Locke’s Plea for Toleration is widely recognized as the deciding influence, on the literary side, which secured the passage of the Toleration Act in 1689. Deferring for the moment further allusion to the position created by this Act, we must at once observe the scope of one of Locke’s works which is not so popularly known. This is his Reasonableness of Christianity, which with his rejoinders to critics makes a considerable bulk in his writings. In pursuance of the aim to ‘reduce the number of essentials’ and to discover that in the Christian religion which is available for simple people—the majority of mankind—Locke examines the historical portion of the New Testament, and presents the result. Practically, this amounts to the verdict that it is sufficient for the Christian to accept the Messiahship of Christ and to submit to his rule of conduct. The orthodox critics complained that he had omitted the epistles in his summary of doctrine; his retort is obvious: if the gospels lead to the conclusion just stated, the epistles cannot be allowed, however weighty, to establish a contrary one. Of course, Locke was called a ‘Socinian’; but the effect of his work remained, and we should remark that if it looked on the one hand toward the orthodox, on the other it looked toward the sceptics and freethinkers who began at that time a long and not ineffectual criticism of the miraculous claims of Christianity. Locke endeavoured to convince such minds that Christianity was in reality not an irrational code of doctrines, but a truly practical scheme of life. In this endeavour he was preceded by Richard Baxter, who had written on the ’Unreasonableness of Infidelity,’ and was followed during the eighteenth century by many who in the old Dissenting chapels were leading the way towards an overt Unitarianism.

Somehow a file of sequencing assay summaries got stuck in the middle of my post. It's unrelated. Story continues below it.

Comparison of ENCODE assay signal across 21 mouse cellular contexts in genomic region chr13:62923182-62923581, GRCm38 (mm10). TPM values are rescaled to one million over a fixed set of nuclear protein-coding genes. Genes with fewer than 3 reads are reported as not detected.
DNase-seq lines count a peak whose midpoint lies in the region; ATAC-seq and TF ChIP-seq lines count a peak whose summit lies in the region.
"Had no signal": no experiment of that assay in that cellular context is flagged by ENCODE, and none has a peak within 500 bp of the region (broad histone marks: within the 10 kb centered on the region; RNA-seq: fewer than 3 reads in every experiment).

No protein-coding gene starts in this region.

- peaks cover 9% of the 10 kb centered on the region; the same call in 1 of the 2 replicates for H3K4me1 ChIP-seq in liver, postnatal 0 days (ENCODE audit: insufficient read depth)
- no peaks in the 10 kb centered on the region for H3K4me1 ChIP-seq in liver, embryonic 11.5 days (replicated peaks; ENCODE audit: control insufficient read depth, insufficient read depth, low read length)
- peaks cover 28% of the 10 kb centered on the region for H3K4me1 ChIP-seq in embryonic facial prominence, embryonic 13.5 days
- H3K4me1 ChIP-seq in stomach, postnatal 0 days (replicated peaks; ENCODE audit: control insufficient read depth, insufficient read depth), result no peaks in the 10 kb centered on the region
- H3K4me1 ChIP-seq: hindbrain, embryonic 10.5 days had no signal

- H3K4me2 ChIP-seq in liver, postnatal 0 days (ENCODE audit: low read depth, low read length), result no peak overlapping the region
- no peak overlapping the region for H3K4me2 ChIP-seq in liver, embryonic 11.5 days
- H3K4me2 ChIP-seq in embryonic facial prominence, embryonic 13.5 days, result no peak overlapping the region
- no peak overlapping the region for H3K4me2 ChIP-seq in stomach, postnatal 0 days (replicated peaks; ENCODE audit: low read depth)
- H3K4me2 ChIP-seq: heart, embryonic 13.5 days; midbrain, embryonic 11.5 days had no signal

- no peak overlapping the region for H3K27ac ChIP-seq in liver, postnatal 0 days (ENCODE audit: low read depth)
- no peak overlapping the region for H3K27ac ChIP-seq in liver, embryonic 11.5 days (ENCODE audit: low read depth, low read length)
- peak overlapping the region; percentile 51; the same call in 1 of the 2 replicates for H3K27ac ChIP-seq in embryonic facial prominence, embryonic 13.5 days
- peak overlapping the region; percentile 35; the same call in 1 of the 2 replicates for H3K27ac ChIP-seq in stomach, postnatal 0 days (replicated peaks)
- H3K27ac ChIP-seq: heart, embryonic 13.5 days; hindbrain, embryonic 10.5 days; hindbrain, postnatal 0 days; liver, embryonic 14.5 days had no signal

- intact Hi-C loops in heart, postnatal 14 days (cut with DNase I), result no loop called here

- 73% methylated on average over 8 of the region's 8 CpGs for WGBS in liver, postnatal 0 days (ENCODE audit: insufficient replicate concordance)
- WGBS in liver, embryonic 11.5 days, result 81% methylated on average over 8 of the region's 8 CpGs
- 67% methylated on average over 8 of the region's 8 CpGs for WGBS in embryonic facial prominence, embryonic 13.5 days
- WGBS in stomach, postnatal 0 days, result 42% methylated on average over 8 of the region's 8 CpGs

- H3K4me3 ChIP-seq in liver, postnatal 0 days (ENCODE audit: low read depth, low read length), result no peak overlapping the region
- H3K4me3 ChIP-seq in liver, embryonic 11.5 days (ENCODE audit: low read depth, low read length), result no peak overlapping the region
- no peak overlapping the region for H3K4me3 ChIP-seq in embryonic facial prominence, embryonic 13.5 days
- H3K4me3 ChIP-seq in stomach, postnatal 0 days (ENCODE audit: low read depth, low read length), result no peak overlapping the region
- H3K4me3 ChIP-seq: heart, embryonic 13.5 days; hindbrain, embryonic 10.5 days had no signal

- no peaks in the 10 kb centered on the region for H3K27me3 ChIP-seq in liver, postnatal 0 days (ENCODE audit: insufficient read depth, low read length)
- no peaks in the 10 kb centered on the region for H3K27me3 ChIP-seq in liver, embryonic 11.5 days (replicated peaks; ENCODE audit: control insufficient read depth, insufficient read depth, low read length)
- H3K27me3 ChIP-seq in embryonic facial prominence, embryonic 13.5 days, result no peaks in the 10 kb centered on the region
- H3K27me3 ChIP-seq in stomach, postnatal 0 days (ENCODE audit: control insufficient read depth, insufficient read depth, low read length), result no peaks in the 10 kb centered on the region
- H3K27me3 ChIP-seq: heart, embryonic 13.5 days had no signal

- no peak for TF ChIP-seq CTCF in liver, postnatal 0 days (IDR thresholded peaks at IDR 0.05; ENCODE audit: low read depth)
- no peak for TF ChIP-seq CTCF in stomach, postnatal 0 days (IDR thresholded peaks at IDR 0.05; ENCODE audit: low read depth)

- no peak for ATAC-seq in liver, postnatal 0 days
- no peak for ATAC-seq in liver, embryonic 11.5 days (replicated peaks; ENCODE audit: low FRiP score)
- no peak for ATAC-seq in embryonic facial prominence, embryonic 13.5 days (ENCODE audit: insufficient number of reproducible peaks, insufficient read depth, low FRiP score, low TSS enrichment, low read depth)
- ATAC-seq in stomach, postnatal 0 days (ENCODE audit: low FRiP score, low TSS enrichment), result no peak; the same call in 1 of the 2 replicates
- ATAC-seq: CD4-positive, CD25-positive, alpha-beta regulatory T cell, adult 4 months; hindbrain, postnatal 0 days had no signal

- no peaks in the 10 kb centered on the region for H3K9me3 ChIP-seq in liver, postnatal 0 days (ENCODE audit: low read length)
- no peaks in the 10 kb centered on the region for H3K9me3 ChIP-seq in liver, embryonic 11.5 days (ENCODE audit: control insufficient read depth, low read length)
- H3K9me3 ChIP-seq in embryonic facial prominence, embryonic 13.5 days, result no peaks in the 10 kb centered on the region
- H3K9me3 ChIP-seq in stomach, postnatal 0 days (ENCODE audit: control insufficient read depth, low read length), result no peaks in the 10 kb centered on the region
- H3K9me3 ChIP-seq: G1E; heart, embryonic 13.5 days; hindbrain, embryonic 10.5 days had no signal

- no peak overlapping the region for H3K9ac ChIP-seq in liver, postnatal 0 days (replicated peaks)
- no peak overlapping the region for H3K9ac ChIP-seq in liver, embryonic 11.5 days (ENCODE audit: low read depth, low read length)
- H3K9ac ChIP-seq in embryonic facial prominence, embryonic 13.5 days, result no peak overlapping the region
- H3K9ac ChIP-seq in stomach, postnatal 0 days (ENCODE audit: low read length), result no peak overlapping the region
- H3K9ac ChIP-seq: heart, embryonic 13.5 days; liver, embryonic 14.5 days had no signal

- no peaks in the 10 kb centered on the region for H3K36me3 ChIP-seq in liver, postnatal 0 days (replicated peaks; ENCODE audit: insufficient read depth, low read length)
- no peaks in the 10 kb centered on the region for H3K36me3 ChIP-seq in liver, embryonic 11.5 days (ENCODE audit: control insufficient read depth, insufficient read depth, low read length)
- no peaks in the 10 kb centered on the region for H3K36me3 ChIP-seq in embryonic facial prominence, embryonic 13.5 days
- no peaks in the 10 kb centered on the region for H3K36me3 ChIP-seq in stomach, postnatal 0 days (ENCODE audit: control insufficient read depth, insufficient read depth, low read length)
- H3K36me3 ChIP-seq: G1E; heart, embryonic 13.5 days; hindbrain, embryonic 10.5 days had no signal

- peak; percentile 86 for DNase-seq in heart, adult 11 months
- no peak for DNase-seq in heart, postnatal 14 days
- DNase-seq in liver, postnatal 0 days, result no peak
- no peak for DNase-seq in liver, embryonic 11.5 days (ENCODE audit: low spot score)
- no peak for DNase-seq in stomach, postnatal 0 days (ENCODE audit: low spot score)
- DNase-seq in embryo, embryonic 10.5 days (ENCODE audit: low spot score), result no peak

The reader must be reminded here of a few salient facts in the religious history of the seventeenth century. All these undercurrents of heterodox thought, with but few and soon repressed public manifestations of its presence, were obscured by the massive movement in Church and State. During the Commonwealth the episcopal system was abolished, and a presbyterian system substituted, though with difficulty and at best imperfectly. After the Restoration of Charles II the Act of Uniformity re-established episcopacy in a form made of set purpose as unacceptable to the Puritans as possible. Thereupon arose the rivalry of Conformist and Nonconformist which has ever since existed in England. Severely repressive measures were tried, but failed to extinguish Nonconformity; it stood irreconcilable outside the establishment. There were distinct varieties in its ranks. The Presbyterians, once largely dominant, were gradually overtaken numerically by the Independents. Perhaps it is better to say that, in the circumstances of exclusion in which both were situated, and the impossibility